Fair Credit Reporting Act (FCRA)

The Fair Credit Reporting Act, or FCRA, is a federal law regulating how credit reporting agencies handle your credit information. The law is designed to protect your credit information.

Credit reporting agencies – such as Transunion, Equifax, and Experian, among many others – collect and provide credit information about consumers from banks, creditors, financial institutions, and public records resources (such as bankruptcies).

These agencies are now required to:

  • Provide you with its information concerning you upon request, often for free
  • Provide you with your credit score upon request
  • Look into disputed credit information in your file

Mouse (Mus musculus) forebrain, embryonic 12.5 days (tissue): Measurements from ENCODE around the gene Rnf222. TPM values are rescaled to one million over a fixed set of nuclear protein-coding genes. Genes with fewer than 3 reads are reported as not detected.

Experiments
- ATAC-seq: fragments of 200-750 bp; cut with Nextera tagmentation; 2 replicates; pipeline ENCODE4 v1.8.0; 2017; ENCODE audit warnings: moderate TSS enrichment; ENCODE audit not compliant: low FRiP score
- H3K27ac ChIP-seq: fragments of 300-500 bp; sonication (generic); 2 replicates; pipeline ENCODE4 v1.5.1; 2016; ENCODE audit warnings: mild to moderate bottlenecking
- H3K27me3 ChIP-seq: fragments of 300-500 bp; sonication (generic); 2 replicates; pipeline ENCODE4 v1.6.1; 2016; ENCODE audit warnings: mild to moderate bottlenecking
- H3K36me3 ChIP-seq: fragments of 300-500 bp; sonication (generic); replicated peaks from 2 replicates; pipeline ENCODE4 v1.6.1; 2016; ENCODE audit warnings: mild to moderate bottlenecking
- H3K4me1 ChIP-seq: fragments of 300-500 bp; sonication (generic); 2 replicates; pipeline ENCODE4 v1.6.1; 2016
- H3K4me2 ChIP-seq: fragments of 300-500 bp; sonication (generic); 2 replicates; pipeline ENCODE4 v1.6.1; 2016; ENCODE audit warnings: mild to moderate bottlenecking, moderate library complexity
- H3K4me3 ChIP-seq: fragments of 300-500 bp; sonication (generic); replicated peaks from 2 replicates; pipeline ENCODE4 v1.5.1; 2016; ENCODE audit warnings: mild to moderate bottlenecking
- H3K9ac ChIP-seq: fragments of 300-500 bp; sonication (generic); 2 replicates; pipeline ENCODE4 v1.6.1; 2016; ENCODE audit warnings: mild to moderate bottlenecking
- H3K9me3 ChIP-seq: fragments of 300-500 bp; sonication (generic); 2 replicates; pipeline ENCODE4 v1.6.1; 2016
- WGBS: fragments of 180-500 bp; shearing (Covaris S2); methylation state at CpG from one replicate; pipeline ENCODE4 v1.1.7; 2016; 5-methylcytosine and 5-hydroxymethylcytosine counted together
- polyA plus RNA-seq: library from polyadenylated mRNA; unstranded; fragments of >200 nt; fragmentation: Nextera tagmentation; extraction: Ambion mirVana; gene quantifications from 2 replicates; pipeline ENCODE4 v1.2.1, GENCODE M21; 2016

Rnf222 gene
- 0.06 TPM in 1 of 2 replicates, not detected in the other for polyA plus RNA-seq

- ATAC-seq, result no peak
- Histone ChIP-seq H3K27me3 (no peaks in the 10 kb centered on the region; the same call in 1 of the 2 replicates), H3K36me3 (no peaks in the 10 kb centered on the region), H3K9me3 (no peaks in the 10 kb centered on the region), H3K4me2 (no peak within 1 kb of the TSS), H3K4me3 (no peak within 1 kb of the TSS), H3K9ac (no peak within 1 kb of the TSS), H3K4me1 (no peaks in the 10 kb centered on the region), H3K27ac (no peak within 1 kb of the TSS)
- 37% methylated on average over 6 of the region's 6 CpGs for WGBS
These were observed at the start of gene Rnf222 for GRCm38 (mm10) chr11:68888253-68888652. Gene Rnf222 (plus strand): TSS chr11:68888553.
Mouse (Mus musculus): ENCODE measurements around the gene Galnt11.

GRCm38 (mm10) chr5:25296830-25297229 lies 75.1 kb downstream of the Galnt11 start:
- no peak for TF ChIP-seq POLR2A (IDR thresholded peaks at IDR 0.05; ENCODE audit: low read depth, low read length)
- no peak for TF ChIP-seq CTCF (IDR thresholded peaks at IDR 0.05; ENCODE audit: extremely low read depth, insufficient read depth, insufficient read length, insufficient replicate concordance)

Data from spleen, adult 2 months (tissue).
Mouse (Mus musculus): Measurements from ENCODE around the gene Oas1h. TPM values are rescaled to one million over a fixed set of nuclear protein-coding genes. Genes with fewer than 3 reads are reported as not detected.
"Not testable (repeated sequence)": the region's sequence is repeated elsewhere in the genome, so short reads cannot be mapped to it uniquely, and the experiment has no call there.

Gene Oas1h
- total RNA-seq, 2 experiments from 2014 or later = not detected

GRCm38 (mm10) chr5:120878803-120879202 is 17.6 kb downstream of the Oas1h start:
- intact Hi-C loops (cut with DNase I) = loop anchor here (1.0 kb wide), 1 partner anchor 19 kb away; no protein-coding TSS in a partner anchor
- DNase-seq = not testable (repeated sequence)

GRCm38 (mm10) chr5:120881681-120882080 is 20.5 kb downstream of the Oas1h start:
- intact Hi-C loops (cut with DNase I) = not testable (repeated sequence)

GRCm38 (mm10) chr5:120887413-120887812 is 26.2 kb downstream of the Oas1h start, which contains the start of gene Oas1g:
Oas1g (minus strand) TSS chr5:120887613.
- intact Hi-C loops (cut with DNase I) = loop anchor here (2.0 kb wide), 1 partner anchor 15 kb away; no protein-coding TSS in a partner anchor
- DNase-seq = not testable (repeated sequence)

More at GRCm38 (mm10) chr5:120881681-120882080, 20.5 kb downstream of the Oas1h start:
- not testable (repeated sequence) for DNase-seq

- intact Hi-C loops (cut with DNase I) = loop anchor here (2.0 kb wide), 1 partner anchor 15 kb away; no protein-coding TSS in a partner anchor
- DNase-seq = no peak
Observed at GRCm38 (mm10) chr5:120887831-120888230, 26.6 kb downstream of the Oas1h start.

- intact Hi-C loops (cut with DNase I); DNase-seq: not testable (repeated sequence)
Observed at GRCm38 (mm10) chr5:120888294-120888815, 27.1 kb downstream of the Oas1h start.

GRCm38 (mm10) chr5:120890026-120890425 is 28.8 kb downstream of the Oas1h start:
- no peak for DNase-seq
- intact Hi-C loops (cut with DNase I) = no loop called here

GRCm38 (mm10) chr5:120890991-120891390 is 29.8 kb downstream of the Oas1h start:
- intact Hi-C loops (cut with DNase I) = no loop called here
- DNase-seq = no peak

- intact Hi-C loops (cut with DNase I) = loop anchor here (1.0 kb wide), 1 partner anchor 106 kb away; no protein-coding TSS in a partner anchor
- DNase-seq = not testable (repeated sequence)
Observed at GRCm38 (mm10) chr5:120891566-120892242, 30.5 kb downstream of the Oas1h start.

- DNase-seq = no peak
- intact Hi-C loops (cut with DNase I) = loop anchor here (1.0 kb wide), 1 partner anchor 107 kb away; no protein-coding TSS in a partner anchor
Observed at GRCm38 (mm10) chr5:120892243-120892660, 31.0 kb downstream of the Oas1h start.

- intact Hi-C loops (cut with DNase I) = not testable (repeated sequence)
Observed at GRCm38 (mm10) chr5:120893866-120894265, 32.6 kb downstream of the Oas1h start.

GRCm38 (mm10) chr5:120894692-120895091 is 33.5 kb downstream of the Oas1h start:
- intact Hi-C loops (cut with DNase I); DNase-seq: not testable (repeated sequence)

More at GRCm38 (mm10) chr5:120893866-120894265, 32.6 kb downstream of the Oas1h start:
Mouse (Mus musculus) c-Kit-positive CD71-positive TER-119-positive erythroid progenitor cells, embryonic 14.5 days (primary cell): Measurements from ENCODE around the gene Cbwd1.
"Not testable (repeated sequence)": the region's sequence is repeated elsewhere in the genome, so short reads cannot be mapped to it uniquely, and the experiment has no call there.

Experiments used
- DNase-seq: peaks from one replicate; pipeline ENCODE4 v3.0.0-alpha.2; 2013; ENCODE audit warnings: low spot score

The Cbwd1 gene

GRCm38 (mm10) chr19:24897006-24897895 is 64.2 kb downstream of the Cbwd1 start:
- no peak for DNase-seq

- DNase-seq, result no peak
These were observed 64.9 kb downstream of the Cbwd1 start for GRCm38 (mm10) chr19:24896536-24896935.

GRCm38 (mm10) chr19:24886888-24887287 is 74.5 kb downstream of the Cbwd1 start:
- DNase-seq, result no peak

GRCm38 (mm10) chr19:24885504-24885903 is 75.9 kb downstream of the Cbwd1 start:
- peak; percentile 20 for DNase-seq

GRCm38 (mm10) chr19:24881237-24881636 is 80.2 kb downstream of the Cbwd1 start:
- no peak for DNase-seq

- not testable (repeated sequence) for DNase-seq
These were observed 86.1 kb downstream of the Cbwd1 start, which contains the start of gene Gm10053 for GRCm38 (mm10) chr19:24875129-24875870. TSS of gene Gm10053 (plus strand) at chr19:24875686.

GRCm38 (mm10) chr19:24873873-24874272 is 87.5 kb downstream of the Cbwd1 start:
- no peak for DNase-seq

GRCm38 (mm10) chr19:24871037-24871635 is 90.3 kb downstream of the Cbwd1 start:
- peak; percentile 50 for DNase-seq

• Correct or delete incorrect or incomplete information within 30 days of the dispute
  • Keep from reporting old credit information, usually more than seven to ten years old
  • Limit disclosure of your credit file to third parties to only those with a “valid need”
  • Withhold disclosure of credit information from employers without your consent

The FCRA forces your creditors to abstain from reporting to a credit reporting agency any information about you that it knows is untrue. The FCRA also requires creditors to promptly update and correct any inaccurate information it has previously supplied about you to a credit reporting agency.

If you contact your creditor and dispute inaccurate information with them, they are not allowed to continue reporting wrong information to the credit reporting agency until an investigation takes place. They must also inform the agency of the dispute.

Any individual or entity who violates the rules of the FCRA can be sued in state or federal court for damages.

If you suspect your rights according to the FCRA have been violated, do not hesitate to speak with Fischer & Associates, LLC.